August Selective Early Retirement Board could affect 1,200 field grade officers
In August, the Army will convene a Selective Early Retirement Board for lieutenant colonels and colonels. The move is just one part of a larger Army effort to meet its congressionally mandated end strength reduction.

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August 2013 Selective Early Retirement Board, Frequently Asked Questions
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WASHINGTON (Army News Service, April 5, 2013) -- In August, the Army will convene a Selective Early Retirement Board for lieutenant colonels and colonels. The move is just one part of a larger Army effort to meet its congressionally mandated end strength reduction.

Currently, about 500 colonels and 700 lieutenant colonels in the Army Competitive Category meet the criteria for the Selective Early Retirement Board, or SERB. While the board may select up to 30 percent of those officers for early retirement, it's expected many officers may opt instead to apply for voluntary retirement.

Those who meet the criteria for the August SERB include active duty colonels in the Army Competitive Category who have been a colonel for more than five years; and lieutenant colonels who have been at least twice non-selected for promotion to colonel.

While the SERB is necessary to both reduce the size of the Army and appropriately shape the officer force for the future, it is a difficult action for the Army to take, said Lt. Gen. Howard B. Bromberg, Army G-1.

"It's hard to do, because we're doing it to people who have supported us tremendously with great honor and service to the nation and service to the Army over the last 12 years while we have been engaged in the fight," Bromberg said.

Bromberg said the SERB is not just about force reduction, it's also about force shaping and about ensuring opportunities for other officers to move up in rank.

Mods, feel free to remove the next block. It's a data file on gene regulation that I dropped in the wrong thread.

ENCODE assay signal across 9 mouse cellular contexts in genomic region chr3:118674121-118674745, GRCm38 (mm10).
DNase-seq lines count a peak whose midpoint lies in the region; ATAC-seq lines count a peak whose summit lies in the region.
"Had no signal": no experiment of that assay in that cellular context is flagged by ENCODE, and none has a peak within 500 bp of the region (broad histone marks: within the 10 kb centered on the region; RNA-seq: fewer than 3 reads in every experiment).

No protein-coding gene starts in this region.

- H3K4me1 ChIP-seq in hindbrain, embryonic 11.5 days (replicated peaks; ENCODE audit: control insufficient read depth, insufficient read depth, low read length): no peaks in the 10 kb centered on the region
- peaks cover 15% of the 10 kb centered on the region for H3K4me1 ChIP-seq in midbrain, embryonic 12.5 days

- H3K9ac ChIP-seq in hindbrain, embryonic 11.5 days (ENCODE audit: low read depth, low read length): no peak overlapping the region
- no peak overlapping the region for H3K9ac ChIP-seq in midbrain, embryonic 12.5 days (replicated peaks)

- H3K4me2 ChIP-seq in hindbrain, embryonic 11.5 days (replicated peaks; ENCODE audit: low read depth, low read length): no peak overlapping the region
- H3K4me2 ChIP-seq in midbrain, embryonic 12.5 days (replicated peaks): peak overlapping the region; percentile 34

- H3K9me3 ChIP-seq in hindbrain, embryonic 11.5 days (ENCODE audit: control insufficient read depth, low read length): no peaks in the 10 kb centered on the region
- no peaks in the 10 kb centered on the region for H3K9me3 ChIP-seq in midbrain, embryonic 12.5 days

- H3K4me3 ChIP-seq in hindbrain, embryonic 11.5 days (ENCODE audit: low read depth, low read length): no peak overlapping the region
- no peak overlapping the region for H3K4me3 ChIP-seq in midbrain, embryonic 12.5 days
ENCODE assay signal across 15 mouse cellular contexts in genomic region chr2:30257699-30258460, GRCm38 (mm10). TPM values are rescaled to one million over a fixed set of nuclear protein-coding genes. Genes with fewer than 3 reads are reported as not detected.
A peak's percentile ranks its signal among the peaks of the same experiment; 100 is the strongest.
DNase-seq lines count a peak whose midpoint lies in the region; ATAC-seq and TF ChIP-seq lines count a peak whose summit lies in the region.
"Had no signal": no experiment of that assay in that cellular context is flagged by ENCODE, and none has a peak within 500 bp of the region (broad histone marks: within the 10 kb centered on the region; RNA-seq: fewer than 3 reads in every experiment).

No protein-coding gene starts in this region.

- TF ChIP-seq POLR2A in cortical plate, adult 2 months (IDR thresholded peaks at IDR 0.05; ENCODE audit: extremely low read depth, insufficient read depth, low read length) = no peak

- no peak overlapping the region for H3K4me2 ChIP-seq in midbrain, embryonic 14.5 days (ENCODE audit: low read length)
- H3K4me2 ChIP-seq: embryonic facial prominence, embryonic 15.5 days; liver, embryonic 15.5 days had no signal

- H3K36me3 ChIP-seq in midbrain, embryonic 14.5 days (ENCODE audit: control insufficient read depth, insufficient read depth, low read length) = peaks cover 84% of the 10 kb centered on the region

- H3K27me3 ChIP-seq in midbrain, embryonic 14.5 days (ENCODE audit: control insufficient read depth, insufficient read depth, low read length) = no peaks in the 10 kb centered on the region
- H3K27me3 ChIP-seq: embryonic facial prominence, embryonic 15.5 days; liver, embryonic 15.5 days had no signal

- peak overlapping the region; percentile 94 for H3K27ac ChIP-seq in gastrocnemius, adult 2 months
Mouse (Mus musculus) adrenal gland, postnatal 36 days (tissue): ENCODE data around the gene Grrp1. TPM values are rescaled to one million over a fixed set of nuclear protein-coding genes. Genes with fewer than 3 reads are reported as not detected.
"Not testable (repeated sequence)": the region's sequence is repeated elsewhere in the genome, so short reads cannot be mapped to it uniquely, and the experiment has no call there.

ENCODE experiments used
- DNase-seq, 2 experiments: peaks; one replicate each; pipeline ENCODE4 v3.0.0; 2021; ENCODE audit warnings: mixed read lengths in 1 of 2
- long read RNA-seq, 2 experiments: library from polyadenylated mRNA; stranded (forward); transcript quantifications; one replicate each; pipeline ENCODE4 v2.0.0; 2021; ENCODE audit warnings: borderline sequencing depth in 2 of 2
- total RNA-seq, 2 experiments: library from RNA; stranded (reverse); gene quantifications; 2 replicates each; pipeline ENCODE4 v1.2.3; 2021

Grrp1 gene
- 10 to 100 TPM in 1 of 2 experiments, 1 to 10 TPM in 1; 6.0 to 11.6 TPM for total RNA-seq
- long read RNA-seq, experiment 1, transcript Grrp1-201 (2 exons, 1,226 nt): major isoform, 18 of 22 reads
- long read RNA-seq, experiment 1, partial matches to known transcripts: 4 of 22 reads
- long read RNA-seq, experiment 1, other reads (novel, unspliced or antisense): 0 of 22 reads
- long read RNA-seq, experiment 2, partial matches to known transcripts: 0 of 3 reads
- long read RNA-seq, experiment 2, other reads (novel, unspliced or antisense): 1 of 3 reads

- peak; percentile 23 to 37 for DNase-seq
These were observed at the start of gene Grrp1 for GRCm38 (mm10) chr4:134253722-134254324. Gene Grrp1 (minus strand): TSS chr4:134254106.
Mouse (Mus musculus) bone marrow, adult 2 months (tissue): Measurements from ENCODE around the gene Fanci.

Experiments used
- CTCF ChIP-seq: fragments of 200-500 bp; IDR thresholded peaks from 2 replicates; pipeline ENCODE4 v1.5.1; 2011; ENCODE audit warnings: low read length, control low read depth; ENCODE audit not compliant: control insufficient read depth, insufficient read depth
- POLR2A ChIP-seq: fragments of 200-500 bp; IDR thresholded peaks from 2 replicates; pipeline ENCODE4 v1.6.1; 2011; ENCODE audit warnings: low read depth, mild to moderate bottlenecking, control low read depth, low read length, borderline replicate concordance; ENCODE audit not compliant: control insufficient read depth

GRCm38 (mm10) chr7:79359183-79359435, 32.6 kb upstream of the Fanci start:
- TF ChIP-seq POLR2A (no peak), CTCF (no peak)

"What we have seen in the last ten years or so is that the average officer is staying about 10 percent longer than the norm," Bromberg said, saying that colonels that might have retired 25-26 years, a decade ago are now staying for 28 or 29 years in service. "It's just because they want to serve, which is very commendable. But unfortunately, in order to shape the Army, we are going to have to bring that down."

Promotion rates to colonel over the last two years have been low, he said, at about 35 percent or lower. He said asking some colonels to leave will clear up spots for new officers to put the eagle on their shoulder.

"Younger lieutenant colonels will still see that opportunity to continue to serve," he said. "What we don't want to do is have people say 'oh, [I] won't ever get promoted.'"

For the Army to meet the mandated end strength goal of 490,000 Soldiers by fiscal year 2017, it must start making cuts now, Bromberg said.

The SERB will meet on or about Aug. 13, 2013. When the results of that board are approved by the secretary of the Army, which is expected to happen in early January 2014, those officers selected will have no more than seven months before they must retire. It's expected the retirement date for officers selected by the 2013 SERB will be no later than August 1, 2014.

Officers who know they meet the criteria for the SERB, but who choose to volunteer to retire instead of face the SERB, can benefit from an extended advance-time for submitting retirement paperwork. Typically, an officer can put in retirement paperwork a year in advance. Bromberg said that has been extended.

An officer could put in retirement paperwork in June, for instance, before the August SERB, and plan his retirement date for September 2014. Officers who choose to voluntarily retire must have their requests in to Human Resources Command no later than July 8, 2013.

Secretary of the Army John M. McHugh first notified general officers of the SERB late last month, and Bromberg followed that up with a message to personnel officers and staff Army wide, shortly after. Additionally, a Military Personnel message on the subject was released April 4.

Page last updated Mon April 8th, 2013 at 07:20